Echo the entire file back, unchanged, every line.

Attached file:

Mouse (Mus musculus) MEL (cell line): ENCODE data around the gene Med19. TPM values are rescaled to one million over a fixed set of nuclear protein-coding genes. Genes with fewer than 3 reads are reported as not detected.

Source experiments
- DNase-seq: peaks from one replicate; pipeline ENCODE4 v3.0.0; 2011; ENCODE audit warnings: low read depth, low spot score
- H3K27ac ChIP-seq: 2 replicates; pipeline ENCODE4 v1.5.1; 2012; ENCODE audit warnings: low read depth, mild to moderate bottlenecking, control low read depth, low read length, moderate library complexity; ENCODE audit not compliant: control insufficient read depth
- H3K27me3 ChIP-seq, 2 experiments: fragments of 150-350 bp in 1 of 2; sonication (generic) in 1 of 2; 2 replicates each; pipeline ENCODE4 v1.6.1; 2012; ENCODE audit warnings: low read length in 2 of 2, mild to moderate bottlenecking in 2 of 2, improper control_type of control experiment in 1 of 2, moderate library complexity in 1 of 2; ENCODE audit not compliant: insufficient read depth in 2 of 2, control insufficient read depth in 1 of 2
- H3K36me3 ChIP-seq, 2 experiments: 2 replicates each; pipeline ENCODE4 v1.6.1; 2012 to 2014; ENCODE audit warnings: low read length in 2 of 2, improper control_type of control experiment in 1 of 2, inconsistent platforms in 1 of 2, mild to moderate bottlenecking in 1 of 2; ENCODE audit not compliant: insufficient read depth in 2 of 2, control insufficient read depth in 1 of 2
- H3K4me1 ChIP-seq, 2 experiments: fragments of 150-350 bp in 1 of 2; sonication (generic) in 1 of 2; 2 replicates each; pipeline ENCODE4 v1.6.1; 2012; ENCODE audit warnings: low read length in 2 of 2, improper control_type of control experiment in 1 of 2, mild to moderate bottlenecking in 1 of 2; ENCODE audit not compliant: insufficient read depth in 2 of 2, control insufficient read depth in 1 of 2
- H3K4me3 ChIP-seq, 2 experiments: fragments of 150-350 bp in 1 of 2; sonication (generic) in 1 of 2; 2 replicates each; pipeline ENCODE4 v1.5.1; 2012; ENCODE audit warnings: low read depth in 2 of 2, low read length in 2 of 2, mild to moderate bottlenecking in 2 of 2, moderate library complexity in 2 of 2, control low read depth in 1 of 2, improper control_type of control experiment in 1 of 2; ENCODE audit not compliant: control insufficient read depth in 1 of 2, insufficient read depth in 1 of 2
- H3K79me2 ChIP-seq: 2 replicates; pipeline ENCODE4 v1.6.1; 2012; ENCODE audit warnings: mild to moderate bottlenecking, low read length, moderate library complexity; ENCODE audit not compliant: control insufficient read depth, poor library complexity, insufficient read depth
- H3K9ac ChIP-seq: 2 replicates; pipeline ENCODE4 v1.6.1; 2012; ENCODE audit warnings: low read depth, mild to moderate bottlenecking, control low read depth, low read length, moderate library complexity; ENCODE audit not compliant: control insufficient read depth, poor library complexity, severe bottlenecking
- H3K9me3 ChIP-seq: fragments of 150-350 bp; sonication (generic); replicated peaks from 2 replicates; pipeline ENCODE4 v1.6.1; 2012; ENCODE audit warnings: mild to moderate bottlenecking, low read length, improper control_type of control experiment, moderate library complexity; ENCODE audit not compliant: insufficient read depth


Mouse (Mus musculus) MEL (cell line): ENCODE data around the gene Med19. TPM values are rescaled to one million over a fixed set of nuclear protein-coding genes. Genes with fewer than 3 reads are reported as not detected.

Source experiments
- DNase-seq: peaks from one replicate; pipeline ENCODE4 v3.0.0; 2011; ENCODE audit warnings: low read depth, low spot score
- H3K27ac ChIP-seq: 2 replicates; pipeline ENCODE4 v1.5.1; 2012; ENCODE audit warnings: low read depth, mild to moderate bottlenecking, control low read depth, low read length, moderate library complexity; ENCODE audit not compliant: control insufficient read depth
- H3K27me3 ChIP-seq, 2 experiments: fragments of 150-350 bp in 1 of 2; sonication (generic) in 1 of 2; 2 replicates each; pipeline ENCODE4 v1.6.1; 2012; ENCODE audit warnings: low read length in 2 of 2, mild to moderate bottlenecking in 2 of 2, improper control_type of control experiment in 1 of 2, moderate library complexity in 1 of 2; ENCODE audit not compliant: insufficient read depth in 2 of 2, control insufficient read depth in 1 of 2
- H3K36me3 ChIP-seq, 2 experiments: 2 replicates each; pipeline ENCODE4 v1.6.1; 2012 to 2014; ENCODE audit warnings: low read length in 2 of 2, improper control_type of control experiment in 1 of 2, inconsistent platforms in 1 of 2, mild to moderate bottlenecking in 1 of 2; ENCODE audit not compliant: insufficient read depth in 2 of 2, control insufficient read depth in 1 of 2
- H3K4me1 ChIP-seq, 2 experiments: fragments of 150-350 bp in 1 of 2; sonication (generic) in 1 of 2; 2 replicates each; pipeline ENCODE4 v1.6.1; 2012; ENCODE audit warnings: low read length in 2 of 2, improper control_type of control experiment in 1 of 2, mild to moderate bottlenecking in 1 of 2; ENCODE audit not compliant: insufficient read depth in 2 of 2, control insufficient read depth in 1 of 2
- H3K4me3 ChIP-seq, 2 experiments: fragments of 150-350 bp in 1 of 2; sonication (generic) in 1 of 2; 2 replicates each; pipeline ENCODE4 v1.5.1; 2012; ENCODE audit warnings: low read depth in 2 of 2, low read length in 2 of 2, mild to moderate bottlenecking in 2 of 2, moderate library complexity in 2 of 2, control low read depth in 1 of 2, improper control_type of control experiment in 1 of 2; ENCODE audit not compliant: control insufficient read depth in 1 of 2, insufficient read depth in 1 of 2
- H3K79me2 ChIP-seq: 2 replicates; pipeline ENCODE4 v1.6.1; 2012; ENCODE audit warnings: mild to moderate bottlenecking, low read length, moderate library complexity; ENCODE audit not compliant: control insufficient read depth, poor library complexity, insufficient read depth
- H3K9ac ChIP-seq: 2 replicates; pipeline ENCODE4 v1.6.1; 2012; ENCODE audit warnings: low read depth, mild to moderate bottlenecking, control low read depth, low read length, moderate library complexity; ENCODE audit not compliant: control insufficient read depth, poor library complexity, severe bottlenecking
- H3K9me3 ChIP-seq: fragments of 150-350 bp; sonication (generic); replicated peaks from 2 replicates; pipeline ENCODE4 v1.6.1; 2012; ENCODE audit warnings: mild to moderate bottlenecking, low read length, improper control_type of control experiment, moderate library complexity; ENCODE audit not compliant: insufficient read depth